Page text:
By Melissa Groth
Celebratory and empowering, clever and poignant, The T Party is the story of gender in Washington, D.C. Written and directed by Natsu Onoda Power, the play is based on local stories of transgender experiences and while it is exciting and funny, it is also at times dark and tragic. The T Party is an amalgam of experiences ranging from poetry slams to scholarly research; it is captivating to watch and to participate in.
A truly immersive experience, audience members are welcomed to “the prom” as they walk in to the lobby area of the Forum Theatre. Party decorations and prom photos cover the walls, and gender-themed (“Lola,” “If I Were a Boy,” “It’s Raining Men,” etc…) karaoke is available for anyone who wants to participate before the performance. Ahem, before the performance in the traditional sense of the word, that is. This play is not about the traditional, though. So as you order concessions and mill around the lobby, there is an element of performance going on around you. Be open to suggestion, as small hints dropped by incognito cast members will lead you to hidden performances away from where you think you should be focusing.
Down a hallway decorated with blow-up dolphins is the stage, or rather, the dance floor on prom night. Through the duration of the play, the stage transforms into multiple locations and settings including an instant message conversation spoken aloud complete with punctuation and typos. A scene depicting the D.C. bar Green Lantern as a wildlife sanctuary for all types of bears, and one otter, had the audience roaring. Another scene in which children are taught “non-binary gender education,” and in which they learn about their “hoo-hahs” (the fruit/vegetable that is attached to their heads), showcases Power’s skill as a writer and as a teacher. Stereotypes break themselves down through self-deprecating humor, but also through sincere depictions of the thoughts and struggles present in the transgender community. A techno ballad about a unicorn whose horn has been smashed seems over-the-top ridiculous at first glance, but listen and you’ll realize the confusion, the darkness, and the downward spiral of someone who is lost in their own body.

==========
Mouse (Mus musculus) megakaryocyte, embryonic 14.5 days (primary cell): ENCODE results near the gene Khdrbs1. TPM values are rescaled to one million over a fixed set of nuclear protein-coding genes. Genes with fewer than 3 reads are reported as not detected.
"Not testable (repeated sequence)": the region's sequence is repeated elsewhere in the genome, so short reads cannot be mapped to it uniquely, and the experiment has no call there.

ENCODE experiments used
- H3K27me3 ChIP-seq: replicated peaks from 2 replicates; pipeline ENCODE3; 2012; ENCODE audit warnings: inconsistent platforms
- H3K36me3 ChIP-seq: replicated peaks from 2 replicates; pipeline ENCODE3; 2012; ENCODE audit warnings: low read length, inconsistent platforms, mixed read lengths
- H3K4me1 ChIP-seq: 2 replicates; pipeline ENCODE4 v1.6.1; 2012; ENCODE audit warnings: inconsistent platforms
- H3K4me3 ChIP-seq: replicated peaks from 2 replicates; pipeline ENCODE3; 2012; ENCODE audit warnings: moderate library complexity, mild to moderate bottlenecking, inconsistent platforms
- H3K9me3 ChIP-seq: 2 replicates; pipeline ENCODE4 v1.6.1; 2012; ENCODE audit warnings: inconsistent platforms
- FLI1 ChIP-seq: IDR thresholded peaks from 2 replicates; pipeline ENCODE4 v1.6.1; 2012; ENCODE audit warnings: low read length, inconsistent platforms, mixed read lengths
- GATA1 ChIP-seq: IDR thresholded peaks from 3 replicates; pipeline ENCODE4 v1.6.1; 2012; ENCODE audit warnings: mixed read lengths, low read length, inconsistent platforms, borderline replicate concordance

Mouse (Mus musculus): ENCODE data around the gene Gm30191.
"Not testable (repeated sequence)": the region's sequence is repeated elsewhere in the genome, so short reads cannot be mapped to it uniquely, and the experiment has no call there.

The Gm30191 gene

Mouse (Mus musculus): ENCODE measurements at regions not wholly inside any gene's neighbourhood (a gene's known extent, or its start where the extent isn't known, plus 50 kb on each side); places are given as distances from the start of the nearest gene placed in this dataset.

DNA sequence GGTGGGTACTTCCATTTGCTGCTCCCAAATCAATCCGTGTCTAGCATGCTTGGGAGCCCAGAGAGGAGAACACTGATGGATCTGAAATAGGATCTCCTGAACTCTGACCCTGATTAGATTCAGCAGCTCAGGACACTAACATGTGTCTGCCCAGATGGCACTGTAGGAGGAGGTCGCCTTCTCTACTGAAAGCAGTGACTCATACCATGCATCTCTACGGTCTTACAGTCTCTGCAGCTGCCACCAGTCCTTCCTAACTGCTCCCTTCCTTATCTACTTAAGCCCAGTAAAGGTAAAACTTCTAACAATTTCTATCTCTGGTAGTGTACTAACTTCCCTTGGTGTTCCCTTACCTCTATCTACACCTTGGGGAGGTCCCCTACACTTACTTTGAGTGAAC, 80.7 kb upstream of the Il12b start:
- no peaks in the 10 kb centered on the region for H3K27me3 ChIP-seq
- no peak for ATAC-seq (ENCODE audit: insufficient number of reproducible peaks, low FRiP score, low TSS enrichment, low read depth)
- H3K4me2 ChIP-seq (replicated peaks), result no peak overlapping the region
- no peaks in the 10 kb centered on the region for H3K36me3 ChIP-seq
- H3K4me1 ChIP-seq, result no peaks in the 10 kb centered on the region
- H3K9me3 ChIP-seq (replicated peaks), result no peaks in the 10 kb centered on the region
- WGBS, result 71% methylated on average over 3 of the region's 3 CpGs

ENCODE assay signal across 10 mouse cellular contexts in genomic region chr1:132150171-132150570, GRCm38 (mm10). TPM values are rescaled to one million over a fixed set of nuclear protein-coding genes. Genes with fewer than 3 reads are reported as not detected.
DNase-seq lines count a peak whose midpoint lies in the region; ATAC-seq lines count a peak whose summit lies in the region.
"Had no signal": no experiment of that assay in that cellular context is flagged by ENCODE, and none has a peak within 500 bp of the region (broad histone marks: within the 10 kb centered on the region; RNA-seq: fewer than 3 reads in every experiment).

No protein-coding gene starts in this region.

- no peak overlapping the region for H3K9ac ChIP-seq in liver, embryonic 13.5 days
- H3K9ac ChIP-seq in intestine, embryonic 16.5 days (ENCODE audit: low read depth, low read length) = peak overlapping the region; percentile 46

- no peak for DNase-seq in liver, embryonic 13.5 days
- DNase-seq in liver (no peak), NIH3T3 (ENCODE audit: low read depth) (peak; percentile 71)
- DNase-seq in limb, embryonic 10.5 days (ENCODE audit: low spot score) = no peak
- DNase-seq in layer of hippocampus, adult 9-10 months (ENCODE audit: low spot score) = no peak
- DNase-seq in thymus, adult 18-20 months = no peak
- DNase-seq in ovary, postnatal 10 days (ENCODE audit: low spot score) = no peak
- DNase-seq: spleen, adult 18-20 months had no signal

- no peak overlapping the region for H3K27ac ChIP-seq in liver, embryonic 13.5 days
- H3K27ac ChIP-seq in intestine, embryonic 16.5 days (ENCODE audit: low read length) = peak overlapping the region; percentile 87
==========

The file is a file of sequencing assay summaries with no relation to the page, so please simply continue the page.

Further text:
Apart from being totally entertaining and captivating, The T Party also informs and defines, insofar as definition is possible or immutable. You will know more about gender and how it is experienced after seeing this play, but you won’t feel like you’ve been in a lecture about it. Power does a fantastic job at balancing the play’s fun and silliness with darker issues and statistics. She also demonstrates that there is a spectrum of reasoning behind certain gender interpretations, that there is no one cause behind one type of behavior or expression. The cast is dynamic and relatable. They command the audience’s attention from start to finish. Each scene is different from the last, each is clever and eye-opening. The play celebrates a portion of the population that is often persecuted and oppressed. But instead of words like “persecuted” and “oppressed,” you’ll be hearing “Dolphins is gay, y’all.” Lighthearted but not without depth, The T Party is important piece of theater that demonstrates the flux and fluidity of gender and sexuality.